The Romantic Spirit: music and the arts of early 19th century Germany

It was largely due to the impact of the Napoleonic wars that Germany finally established an artistic and cultural identity and became one of the leading figures in the early 19th century Romantic Movement.  Peter Medhurst explores the effects that these wars had on writers, artists and musicians, including Goethe, Friedrich, Weber & Mendelssohn.

Music performed may include: excerpts from Der Frieschütz – CM von Weber, Wenn ich ein Vöglein wär – CM von Weber, Die beiden Grenadiere – R Schumann, Bei der Wiege – F Mendelssohn, extracts from An die ferne Geliebte – L van Beethoven


Impressionism in Music & the Arts

As the word ‘Impressionism’ was first used in painting as a term of abuse, so the first recorded use of the word in connection with music – in 1887, regarding Debussy’s Printemps – was negative as well.

However, by 1905, the term was frequently applied to musical works, and it was Debussy himself who maintained that music was able to put impressionist’s theories into practice more fully than painting, because music could represent the play of light fluidly, where as painting could only present it statically, and therefore unnaturally.

This lecture examines some of the great works of Debussy (Preludes, L’apres midi d’un faun) as well as key works by Fauré and Ravel, to determine whether or not there is a link between impressionism in music and impressionism in art.


I am the very model: parody & satire in the operas of Gilbert & Sullivan

The operas of Gilbert & Sullivan are rich in contemporary satire and witty personal allusions. The lecture tells how each of the 14 operas, on which the partners collaborated, drew inspiration from the world in which they lived.  As a result, celebrities, politicians, social mores, manners, artistic taste, the class system – even Queen Victoria’s red drawing room at Windsor Castle – are poked fun at.

The lecture relates how the then first Lord of the Admiralty, WH Smith, became the model for Sir Joseph Porter KCB in HMS Pinafore, how Oscar Wilde inspired Bunthorne – the fleshly poet – in Patience, and how Gilbert himself was the model for the Judge, in Trial By Jury.  The lecture is illustrated with live arias accompanied on the piano.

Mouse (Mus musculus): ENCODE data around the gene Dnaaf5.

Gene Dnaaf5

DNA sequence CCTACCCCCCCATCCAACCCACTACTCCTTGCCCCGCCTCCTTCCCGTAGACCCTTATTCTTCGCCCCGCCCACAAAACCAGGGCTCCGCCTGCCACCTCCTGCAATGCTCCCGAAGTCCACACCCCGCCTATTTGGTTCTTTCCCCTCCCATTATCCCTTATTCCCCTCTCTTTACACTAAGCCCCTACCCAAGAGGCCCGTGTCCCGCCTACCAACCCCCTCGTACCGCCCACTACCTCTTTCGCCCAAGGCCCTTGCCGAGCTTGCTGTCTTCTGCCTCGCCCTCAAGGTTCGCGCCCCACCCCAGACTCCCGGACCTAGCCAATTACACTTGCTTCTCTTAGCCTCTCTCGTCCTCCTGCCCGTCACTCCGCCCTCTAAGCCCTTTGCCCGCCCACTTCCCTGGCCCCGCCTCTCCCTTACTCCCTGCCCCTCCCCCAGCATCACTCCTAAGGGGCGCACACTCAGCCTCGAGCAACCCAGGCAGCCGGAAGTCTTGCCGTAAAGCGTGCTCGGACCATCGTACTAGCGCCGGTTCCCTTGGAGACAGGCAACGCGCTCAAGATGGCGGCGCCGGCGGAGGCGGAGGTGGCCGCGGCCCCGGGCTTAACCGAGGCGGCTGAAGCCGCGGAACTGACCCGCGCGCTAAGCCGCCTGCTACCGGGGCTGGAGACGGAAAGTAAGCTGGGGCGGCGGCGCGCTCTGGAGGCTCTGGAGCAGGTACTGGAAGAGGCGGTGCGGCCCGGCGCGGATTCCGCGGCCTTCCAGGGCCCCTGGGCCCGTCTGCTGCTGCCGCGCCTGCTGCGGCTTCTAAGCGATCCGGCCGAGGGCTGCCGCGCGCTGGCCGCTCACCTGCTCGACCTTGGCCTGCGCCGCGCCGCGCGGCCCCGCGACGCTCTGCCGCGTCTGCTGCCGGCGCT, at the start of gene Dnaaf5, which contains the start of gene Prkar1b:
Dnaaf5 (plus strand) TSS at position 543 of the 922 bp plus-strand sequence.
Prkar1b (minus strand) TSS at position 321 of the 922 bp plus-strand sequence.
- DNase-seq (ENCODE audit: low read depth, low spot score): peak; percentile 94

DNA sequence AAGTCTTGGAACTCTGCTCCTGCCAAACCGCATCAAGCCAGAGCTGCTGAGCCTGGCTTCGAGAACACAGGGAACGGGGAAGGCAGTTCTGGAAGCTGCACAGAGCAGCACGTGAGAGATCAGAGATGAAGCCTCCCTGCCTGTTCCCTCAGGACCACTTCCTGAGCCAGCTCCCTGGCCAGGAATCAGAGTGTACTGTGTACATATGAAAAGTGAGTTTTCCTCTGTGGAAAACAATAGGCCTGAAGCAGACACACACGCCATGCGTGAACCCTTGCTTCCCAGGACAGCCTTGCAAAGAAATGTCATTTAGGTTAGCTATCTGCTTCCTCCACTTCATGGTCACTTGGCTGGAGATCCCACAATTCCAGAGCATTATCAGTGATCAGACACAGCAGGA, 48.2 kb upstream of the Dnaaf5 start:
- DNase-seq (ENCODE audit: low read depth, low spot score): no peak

Patience: Gilbert & Sullivan’s aesthetic opera

In 1877, the Victorian artistic world was agog with a libel suit that James Whistler had brought against John Ruskin.  Apparently, the art critic had described Whistler’s paintingNocturne in Black and Gold as flinging a pot of paint in the public’s face. Whistler won, but the judge only awarded him damages of a farthing, and the heavy costs incurred by the case brought him to bankruptcy in 1879.

The artist eventually recovered from all of this, but the knock-on effect to the public was extraordinary.  Since Whistler was one of the leading lights in the Aesthetic Movement, it brought awareness of the cult to a head, and it seemed that every dinner party in England was debating the merits of primary colours, Japanese art, and medieval costumes.

In 1881, in the wake of Whistler’s court case, Gilbert and Sullivan created their opera Patience, a work inspired by the eccentricities and affectations of the aesthetic movement.  Well known figures like Walter Pater, Algernon Swinburne and members of The Pre-Raphaelite Brotherhood had their writings and artistic works alluded to, or mercilessly sent up.  Others – Oscar Wilde and Whistler – even inspired the costumes and makeup of the opera’s principal characters.

The lecture examines the history, construction, reception and the contemporary satire found in Patience – arguably Gilbert and Sullivan’s most successful work.  There will also be a chance to hear a number of the arias from the opera sung live from the piano.